Raise corporation tax to abolish tuition fees

Business must make its contribution to removing the fear of debt from our education system.

Did New Labour give big business too easy a time? On tax, the answer is a clear yes. The coalition government has inherited lower corporation tax than even the John Major and Margaret Thatcher governments had.

Our company tax rates are lower, too, than those in the US, France, Germany, Japan and Canada. Has this low taxation persuaded business to invest more in its staff? The answer is no. Expenditure on workforce training and education is lower here than elsewhere, as is the proportion of profits allocated to reinvestment in research and development.

Now, while the coalition government tells us all to tighten our belts, it proposes to reduce corporation tax still further. George Osborne's aim is to give us the lowest profit taxes in the G20, which would deprive the Treasury of £6.4bn a year at a time when new school buildings and free school meals are considered a luxury by Clegg and Cameron.

So why isn't this a major issue in the Labour leadership elections? Why are candidates not raising public awareness of what amounts to the legal pickpocketing of public-sector workers, students, the unemployed and pensioners in order to fund tax breaks for multinationals?

The University and College Union (UCU) proposes that, instead of cutting the tax on company profits, we should raise it to that of the average in the G7. This would raise enough money to abolish university tuition fees and give hard-working families an opportunity to get tap in to a better education without fear of debt.

It is not merely an ideological assault on business. A landmark 1997 report concluded that the beneficiaries of higher education should foot the bill. The report identified the three beneficiaries as the student, the state and business. We have seen both fees and top-up fees introduced to squeeze more money out of the student and sustained increases from the state. We have seen nothing from business.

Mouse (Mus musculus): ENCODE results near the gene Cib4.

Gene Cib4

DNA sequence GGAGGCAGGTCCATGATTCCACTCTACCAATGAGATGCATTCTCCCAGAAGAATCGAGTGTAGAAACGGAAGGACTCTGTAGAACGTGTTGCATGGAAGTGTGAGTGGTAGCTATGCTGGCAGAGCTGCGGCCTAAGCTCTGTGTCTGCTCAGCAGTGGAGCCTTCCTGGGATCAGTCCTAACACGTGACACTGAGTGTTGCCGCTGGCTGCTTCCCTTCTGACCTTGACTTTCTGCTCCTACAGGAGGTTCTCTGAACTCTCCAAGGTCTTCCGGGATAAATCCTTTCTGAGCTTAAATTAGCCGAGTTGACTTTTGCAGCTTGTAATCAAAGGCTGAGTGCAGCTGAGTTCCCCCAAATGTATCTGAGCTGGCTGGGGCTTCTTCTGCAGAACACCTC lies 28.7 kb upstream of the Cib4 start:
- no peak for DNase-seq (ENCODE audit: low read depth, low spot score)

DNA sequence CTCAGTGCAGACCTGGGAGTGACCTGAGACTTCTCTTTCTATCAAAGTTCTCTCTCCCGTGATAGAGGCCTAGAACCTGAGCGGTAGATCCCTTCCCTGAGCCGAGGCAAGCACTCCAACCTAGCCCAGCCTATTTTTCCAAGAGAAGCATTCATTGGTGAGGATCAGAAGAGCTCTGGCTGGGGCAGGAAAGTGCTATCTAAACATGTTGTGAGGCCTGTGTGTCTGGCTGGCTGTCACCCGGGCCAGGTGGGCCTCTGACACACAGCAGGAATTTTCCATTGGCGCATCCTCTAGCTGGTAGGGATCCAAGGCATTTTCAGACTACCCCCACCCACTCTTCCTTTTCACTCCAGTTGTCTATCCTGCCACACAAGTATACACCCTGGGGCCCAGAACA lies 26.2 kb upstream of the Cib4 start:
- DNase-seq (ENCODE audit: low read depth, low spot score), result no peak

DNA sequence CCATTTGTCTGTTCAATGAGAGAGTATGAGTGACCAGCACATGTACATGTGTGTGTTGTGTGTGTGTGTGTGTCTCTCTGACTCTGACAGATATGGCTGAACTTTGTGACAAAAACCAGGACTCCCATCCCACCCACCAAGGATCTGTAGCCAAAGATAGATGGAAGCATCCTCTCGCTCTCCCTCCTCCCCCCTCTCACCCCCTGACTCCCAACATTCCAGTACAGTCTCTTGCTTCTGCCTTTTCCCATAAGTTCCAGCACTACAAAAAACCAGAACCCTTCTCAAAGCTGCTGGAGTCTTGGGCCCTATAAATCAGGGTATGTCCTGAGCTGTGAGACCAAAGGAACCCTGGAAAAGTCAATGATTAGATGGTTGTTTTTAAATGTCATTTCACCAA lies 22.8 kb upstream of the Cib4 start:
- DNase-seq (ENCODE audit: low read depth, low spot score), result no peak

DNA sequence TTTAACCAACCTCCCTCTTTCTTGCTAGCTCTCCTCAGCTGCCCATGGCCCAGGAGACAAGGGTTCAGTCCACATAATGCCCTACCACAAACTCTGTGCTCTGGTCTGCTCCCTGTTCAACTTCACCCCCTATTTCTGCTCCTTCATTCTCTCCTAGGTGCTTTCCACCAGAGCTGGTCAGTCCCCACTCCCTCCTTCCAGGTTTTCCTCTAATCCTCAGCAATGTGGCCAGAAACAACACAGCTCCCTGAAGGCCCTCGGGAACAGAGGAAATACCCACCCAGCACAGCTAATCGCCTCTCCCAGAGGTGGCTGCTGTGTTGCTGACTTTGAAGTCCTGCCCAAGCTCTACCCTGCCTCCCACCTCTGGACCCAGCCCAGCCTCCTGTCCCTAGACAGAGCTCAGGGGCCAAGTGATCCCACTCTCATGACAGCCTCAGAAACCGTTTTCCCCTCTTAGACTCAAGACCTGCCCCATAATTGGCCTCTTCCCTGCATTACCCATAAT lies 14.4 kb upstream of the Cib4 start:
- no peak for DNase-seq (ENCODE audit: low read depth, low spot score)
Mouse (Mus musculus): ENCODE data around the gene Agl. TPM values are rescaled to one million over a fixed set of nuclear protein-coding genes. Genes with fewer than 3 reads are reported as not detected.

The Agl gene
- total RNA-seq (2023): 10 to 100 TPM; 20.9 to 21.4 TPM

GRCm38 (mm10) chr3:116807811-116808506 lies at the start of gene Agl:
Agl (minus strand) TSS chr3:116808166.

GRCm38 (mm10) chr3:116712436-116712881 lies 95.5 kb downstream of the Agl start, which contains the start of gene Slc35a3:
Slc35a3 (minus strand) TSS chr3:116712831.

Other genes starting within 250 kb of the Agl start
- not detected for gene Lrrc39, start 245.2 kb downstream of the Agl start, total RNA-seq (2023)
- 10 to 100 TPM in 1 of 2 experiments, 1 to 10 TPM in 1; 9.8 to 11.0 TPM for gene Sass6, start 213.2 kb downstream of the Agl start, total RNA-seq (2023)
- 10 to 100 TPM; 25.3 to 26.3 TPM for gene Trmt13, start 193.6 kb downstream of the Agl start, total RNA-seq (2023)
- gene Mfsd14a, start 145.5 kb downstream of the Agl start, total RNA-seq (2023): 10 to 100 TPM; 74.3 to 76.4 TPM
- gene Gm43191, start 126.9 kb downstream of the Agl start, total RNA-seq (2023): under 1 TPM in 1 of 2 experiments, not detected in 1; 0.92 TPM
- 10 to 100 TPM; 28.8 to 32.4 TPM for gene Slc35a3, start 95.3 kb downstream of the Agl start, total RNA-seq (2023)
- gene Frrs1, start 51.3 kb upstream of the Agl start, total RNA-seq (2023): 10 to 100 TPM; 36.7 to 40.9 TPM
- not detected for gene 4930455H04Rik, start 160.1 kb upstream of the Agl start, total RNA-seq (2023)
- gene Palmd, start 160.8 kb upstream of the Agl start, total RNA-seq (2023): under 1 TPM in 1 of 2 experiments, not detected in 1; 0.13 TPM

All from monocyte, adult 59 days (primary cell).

The current debate on higher education funding has been far too narrowly focused on how to try and squeeze more money out the individual student through higher fees or graduate taxes. Our plans are the fairest way to make business, rather than students or taxpayers, pay for the numerous benefits it gets from UK higher education.

Simply raising corporation tax to the G7 average would raise £3.9bn in revenue and would allow the UK to abolish tuition fees altogether. Furthermore, it would not deprive the Treasury of the billions that Osborne's cuts will.

Access to education is a central driver of social mobility and should be a natural Labour issue. Shifting the balance from individual taxation to a tax on profits is ethical, and would fund public services such as education at a time when cash is short. Yet it would still leave the UK with one of the lowest company tax rates in the G7.

All the polling on student funding shows the country is vehemently against higher university fees, yet the Lib Dems have spectacularly conceded any ground they had gained in the area by reneging on their election commitment to campaign and vote against a rise in fees.

Most of all, for those who aspire to lead Labour, opening up this debate would begin to redress the idea that many people had when the party was in government: that it was on the side of the fat cats, not the people.

Sally Hunt is general secretary of the University and College Union, the largest post-16 education trade union in the world.

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The 8 bits of good news about integration buried in the Casey Review

It's not all Trojan Horses.

The government-commissioned Casey Review on integration tackles serious subjects, from honour crimes to discrimination and hate crime.

It outlines how deprivation, discrimination, segregated schools and unenlightened traditions can drag certain British-Pakistani and Bangladeshi communities into isolation. 

It shines a light on nepotistic local politics, which only entrench religious and gender segregation. It also charts the hurdles faced by ethnic minorities from school, to university and the workplace. There is no doubt it makes uncomfortable reading. 

But at a time when the negative consequences of immigration are dominating headlines, it’s easy to miss some of the more optimistic trends the Casey Report uncovered:

1. You can always have more friends

For all the talk of segregation, 82 per cent of us socialise at least once a month with people from a different ethnic and religious background, according to the Citizenship Survey 2010-11.